This new framework positioning high-income and low-income states in opposite positions to understand the climate crisis and to develop solutions has the potential to give a greater voice to several Arab nations. With the incredible cost involved in any nation’s green transition and many countries in the region being chronically cash-short or in high levels of debt, we may see some Arab nations giving a greater helping hand to take on the financial burdens of such a transition.
Saudi High-Tech Solutions Met with Concern and Suspicion
Following COP26 in Glasgow, exactly a year ago, Saudi Arabia was met with criticism by its commitment to reach a target of zero net emissions by only 2060. With the world’s second largest proven oil reserves and its position as being one of of the world’s largest producers of oil, many environmental groups and a growing number of countries argue that for temperature rises above 1.5 degrees to be avoided, oil reserves have to be left in the ground. However, this year criticism by environmental groups has shifted towards the Gulf nation’s new approach dubbed as the “circular carbon economy”. This new approach relies on the continued production of oil whose emissions are to be offset by the controversial technology of carbon capture and storage, which essentially filters out pollutants from the air using large industrial fans. However, these technologies mostly remain unproven in terms of their scalability and the Guardian quoted the executive director of Greenpeace MENA, Ghiwa Nakat, criticising the solution as “illusions and false solutions that are a waste of time and money”. Taking a more encouraging note, however, Nakat went on to state that “It’s surprising that an innovator like Saudi Arabia should stick with oil when it would do better to make peace with the end of an era”.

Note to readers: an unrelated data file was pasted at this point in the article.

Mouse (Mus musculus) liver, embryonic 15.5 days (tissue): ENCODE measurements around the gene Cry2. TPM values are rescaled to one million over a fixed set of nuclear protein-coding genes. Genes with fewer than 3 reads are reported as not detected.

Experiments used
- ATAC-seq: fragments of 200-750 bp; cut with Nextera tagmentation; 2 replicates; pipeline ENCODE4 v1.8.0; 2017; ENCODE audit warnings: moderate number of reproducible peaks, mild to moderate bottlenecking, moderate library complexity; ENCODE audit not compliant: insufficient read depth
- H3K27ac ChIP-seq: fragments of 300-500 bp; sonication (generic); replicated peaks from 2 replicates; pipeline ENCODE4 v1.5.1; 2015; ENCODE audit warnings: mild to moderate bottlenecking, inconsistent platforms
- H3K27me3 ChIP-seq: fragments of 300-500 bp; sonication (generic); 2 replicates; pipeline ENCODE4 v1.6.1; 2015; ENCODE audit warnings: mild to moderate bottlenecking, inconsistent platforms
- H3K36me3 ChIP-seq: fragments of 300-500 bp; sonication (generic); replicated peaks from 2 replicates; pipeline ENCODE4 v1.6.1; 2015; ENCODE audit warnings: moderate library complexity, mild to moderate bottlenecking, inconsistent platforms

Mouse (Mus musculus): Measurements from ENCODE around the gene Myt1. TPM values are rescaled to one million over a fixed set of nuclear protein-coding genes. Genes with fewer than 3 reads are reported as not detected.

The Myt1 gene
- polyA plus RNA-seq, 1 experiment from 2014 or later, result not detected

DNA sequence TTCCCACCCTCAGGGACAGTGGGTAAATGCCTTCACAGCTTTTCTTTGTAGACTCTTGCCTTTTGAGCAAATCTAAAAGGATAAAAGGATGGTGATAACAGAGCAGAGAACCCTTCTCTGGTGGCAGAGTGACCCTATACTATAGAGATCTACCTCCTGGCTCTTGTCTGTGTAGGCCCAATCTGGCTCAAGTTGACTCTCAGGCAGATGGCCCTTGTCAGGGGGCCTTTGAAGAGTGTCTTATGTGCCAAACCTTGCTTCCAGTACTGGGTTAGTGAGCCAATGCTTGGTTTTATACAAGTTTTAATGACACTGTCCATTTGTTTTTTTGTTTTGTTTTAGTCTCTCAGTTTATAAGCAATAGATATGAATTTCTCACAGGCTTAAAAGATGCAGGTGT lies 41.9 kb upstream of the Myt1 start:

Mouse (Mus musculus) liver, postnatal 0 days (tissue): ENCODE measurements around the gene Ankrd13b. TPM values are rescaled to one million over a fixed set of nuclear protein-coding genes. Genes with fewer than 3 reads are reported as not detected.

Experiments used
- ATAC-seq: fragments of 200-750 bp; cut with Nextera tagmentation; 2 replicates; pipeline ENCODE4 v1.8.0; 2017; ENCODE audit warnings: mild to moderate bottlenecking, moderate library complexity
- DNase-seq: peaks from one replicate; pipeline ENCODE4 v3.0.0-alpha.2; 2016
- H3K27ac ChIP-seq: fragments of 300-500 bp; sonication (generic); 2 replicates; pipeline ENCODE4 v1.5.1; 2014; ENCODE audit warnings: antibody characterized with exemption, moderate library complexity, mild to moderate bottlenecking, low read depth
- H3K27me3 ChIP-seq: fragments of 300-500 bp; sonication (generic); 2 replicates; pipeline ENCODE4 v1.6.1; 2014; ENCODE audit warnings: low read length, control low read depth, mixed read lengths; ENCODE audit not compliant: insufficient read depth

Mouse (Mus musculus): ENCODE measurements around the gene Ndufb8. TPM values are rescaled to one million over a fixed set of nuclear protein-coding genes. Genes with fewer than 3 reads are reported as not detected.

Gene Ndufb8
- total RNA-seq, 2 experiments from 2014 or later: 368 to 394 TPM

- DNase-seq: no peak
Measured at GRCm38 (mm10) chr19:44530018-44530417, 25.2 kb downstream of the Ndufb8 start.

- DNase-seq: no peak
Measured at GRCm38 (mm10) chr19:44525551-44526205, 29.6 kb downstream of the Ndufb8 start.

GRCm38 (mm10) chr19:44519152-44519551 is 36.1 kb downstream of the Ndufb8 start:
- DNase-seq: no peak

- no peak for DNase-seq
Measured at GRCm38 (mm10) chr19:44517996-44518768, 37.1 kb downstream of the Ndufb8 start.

“Humanity Has a Choice: Cooperate or Perish”
These are the words that UN General Secretary António Guterres started the conference with. Painting the image of a world currently on a “highway to climate hell”, he urged for all nations and delegates not to postpone or delay the important decisions that need to be made. Making clear the stark choice in front of us and how we have at most a decade to make the needed changes, he argued that “We are in the fight of our lives and we are losing … And our planet is fast approaching tipping points that will make climate chaos irreversible”.
While Guterres began the conference stating that we “We can sign a climate solidarity pact, or a collective suicide pact”. Now following the end of the conference and the announcement of the agreements made, politicians and environmentalists are split as to what the lasting impact of the conference will be. While the loss and damage fund has been celebrated as potentially being a building block for an approach to solving climate change that in the future will be able to build an actual solution based on solidarity and climate justice, the lack of new climate commitments have been presented by some critics as a failure for nations to get serious about serious reducing emissions and avoiding the worst impacts of climate change.